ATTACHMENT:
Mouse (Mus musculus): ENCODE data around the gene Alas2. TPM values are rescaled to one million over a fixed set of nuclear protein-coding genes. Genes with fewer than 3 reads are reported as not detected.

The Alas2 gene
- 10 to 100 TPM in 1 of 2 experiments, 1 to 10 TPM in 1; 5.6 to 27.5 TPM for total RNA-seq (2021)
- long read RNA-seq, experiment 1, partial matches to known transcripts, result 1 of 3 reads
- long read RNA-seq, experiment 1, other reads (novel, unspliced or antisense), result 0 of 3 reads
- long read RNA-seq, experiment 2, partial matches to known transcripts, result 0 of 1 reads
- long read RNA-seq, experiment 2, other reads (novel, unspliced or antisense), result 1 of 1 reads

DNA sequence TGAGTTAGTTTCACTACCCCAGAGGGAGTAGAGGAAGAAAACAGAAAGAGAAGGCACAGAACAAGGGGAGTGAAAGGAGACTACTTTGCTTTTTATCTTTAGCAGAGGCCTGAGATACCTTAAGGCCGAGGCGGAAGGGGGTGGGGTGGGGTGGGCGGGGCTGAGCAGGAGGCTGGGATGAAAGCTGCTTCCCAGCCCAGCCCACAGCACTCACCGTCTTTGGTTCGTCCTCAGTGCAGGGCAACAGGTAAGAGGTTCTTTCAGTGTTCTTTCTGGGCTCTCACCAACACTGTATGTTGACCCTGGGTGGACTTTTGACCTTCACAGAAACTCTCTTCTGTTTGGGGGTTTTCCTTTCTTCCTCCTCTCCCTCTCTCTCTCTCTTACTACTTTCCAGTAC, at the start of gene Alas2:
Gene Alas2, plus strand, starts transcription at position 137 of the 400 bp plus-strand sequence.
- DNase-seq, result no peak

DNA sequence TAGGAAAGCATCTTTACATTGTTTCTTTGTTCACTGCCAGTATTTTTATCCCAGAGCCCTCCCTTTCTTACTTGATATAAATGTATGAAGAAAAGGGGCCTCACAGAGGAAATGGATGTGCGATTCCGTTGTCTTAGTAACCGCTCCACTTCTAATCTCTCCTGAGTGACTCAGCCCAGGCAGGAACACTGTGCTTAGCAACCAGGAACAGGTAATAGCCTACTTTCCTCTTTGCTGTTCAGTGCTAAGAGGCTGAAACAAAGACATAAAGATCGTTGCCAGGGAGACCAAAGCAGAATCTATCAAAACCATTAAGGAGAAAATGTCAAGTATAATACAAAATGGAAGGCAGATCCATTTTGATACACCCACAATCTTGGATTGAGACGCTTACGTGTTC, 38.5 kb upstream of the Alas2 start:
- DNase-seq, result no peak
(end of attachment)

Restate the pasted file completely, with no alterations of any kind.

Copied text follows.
Mouse (Mus musculus): ENCODE data around the gene Alas2. TPM values are rescaled to one million over a fixed set of nuclear protein-coding genes. Genes with fewer than 3 reads are reported as not detected.

The Alas2 gene
- 10 to 100 TPM in 1 of 2 experiments, 1 to 10 TPM in 1; 5.6 to 27.5 TPM for total RNA-seq (2021)
- long read RNA-seq, experiment 1, partial matches to known transcripts, result 1 of 3 reads
- long read RNA-seq, experiment 1, other reads (novel, unspliced or antisense), result 0 of 3 reads
- long read RNA-seq, experiment 2, partial matches to known transcripts, result 0 of 1 reads
- long read RNA-seq, experiment 2, other reads (novel, unspliced or antisense), result 1 of 1 reads

DNA sequence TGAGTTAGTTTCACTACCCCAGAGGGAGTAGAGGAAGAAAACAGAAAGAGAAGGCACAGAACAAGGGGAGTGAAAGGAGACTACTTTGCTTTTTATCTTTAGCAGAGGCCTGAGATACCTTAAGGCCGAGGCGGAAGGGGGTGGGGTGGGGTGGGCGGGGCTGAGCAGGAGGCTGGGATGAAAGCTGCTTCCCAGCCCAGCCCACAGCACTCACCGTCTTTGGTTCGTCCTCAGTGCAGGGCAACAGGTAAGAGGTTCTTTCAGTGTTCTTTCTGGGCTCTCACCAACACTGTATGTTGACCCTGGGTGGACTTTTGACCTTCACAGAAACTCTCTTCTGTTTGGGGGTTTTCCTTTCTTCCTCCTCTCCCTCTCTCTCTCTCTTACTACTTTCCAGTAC, at the start of gene Alas2:
Gene Alas2, plus strand, starts transcription at position 137 of the 400 bp plus-strand sequence.
- DNase-seq, result no peak

DNA sequence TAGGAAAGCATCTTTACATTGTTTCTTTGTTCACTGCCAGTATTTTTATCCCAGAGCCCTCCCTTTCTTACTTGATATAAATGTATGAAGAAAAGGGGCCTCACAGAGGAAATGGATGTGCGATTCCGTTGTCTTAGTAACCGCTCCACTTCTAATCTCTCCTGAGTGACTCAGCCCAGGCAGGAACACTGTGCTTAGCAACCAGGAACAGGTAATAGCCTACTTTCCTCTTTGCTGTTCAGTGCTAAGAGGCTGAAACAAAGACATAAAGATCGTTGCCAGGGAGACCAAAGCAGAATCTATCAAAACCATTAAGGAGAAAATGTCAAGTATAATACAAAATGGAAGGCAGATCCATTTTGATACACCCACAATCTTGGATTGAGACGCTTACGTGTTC, 38.5 kb upstream of the Alas2 start:
- DNase-seq, result no peak